Our selection of high-quality yeasts and leavening agents help bakers achieve the perfect rise and texture in their baked goods every time.

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Frequently Asked Questions

  • What are the primary types of yeast available for commercial baking?

    • The primary types of yeast used in commercial baking are: Active Dry Yeast Instant Yeast (or Rapid Rise Yeast) Fresh Yeast (or Compressed Yeast)
  • How should commercial-sized packages of yeast be stored?

    • Commercial-sized yeast packages should be stored in a cool, dry place away from direct sunlight. If opened, it’s best to store them in an airtight container in the refrigerator to extend shelf life.
  • What’s the difference between baking powder and baking soda, and when should each be used?

    • Baking powder and baking soda are both chemical leavening agents. Baking soda requires an acid to activate it, while baking powder contains both the alkaline (base) and acidic components. Baking soda is best for recipes with acidic ingredients like buttermilk or vinegar, whereas baking powder can be used in recipes without any added acid.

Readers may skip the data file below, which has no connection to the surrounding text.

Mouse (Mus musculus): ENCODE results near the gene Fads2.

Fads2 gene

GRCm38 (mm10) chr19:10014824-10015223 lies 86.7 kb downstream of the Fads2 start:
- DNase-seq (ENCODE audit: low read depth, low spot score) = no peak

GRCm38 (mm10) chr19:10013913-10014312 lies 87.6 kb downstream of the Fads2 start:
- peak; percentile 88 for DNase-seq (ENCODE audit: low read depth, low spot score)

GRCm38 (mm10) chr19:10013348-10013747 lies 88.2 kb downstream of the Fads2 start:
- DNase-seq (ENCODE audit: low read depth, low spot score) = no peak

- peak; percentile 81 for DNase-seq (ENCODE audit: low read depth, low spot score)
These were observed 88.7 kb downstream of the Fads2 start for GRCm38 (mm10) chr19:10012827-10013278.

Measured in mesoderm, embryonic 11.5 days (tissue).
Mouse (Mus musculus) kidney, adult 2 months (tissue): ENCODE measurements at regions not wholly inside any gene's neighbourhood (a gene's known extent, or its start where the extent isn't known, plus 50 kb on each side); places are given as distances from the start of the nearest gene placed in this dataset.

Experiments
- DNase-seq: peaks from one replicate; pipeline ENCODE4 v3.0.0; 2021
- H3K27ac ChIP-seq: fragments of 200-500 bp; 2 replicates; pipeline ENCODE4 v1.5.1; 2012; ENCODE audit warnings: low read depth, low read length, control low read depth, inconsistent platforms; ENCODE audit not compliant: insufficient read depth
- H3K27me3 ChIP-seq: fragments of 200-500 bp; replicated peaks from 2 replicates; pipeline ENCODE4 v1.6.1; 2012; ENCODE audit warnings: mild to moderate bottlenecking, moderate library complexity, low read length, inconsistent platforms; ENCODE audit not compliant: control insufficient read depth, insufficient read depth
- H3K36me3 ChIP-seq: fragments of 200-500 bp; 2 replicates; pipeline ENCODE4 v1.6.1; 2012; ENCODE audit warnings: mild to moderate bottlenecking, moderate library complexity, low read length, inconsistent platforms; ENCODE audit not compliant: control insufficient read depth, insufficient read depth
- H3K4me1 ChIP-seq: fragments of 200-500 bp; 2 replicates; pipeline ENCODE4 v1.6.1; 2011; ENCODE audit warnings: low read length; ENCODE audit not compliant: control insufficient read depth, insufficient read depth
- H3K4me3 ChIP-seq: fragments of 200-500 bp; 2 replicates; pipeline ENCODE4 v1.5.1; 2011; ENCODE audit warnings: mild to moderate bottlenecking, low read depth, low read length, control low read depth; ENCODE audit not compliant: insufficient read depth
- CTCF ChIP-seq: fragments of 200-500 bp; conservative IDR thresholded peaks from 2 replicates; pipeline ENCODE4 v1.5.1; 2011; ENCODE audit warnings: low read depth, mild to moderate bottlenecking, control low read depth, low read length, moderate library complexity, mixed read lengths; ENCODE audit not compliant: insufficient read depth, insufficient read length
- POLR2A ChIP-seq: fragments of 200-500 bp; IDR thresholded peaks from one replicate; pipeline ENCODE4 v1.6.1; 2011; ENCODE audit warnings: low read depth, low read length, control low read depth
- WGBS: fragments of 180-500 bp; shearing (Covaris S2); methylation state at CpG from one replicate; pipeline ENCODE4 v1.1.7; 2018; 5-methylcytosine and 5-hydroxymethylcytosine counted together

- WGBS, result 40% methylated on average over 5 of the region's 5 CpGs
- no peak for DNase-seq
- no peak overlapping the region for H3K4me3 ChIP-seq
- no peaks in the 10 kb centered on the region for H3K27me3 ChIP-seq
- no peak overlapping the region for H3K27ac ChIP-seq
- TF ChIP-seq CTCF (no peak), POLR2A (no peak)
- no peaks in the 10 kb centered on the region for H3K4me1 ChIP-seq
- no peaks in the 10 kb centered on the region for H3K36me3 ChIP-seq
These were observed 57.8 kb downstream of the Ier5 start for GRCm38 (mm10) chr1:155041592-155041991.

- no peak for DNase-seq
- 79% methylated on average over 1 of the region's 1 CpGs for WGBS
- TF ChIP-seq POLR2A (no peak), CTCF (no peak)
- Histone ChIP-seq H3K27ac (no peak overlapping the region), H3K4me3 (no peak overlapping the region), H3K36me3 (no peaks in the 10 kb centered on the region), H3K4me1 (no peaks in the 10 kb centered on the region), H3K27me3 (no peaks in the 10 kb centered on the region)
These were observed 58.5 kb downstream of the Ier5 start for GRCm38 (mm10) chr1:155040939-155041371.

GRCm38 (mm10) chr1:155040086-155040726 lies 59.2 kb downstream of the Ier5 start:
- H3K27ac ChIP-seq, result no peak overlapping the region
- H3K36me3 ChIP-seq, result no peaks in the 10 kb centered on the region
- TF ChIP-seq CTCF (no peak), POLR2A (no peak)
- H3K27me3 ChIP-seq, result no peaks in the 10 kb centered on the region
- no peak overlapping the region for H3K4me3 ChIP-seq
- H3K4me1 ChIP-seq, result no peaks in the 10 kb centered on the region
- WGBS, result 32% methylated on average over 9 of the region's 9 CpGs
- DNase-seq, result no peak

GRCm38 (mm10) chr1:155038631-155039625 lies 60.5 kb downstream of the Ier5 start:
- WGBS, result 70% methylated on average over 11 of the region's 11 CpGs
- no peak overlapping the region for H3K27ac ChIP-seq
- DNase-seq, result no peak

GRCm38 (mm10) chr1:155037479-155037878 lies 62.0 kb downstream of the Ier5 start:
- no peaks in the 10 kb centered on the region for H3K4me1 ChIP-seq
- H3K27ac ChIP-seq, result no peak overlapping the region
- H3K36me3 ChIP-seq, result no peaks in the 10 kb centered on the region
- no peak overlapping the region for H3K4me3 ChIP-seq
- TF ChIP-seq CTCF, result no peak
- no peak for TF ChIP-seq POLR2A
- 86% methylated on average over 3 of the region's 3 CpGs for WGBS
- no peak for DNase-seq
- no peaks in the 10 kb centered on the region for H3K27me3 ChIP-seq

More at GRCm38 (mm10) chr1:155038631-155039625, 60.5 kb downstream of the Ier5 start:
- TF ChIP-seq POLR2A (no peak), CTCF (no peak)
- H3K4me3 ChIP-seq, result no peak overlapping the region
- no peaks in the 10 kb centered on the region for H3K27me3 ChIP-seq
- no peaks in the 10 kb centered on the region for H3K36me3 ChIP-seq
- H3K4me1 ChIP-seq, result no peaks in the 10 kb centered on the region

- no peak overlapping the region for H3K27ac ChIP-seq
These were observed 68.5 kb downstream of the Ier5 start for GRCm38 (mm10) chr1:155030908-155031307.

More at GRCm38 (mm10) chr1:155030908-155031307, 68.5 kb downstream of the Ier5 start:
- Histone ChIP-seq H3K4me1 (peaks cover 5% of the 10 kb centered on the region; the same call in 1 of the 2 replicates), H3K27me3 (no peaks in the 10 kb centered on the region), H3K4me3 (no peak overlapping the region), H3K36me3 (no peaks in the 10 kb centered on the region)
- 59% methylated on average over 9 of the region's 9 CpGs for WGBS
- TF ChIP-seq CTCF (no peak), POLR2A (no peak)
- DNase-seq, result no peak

• How can I scale yeast quantities for large batches?

    • When scaling yeast for large batches, it's essential to maintain the same yeast-to-dough ratio as in the original recipe. However, be mindful that certain dough properties might change with volume, so always monitor the dough's rise and adjust as necessary.
  • How can I adjust leavening agents for higher altitudes?

    • At higher altitudes, the atmospheric pressure is lower, causing dough to rise faster. To counteract this, you may need to reduce the amount of yeast or other leavening agents in your recipe, increase the liquid content, or reduce the baking time and temperature.
  • Can I substitute one type of yeast for another in a recipe?

    • While it's possible to substitute one type of yeast for another, it's essential to adjust the quantity and potentially the rising times. For instance, when substituting active dry yeast for instant yeast, you might use a slightly larger quantity and allow for a longer rise.
  • How do I know if my bulk yeast is still active?

    • To test the activity of your yeast, dissolve a small amount in warm water (about 100°F or 37°C) with a pinch of sugar. Wait for 10 minutes. If the mixture bubbles and foams, the yeast is active. If not, it's likely expired and should be replaced.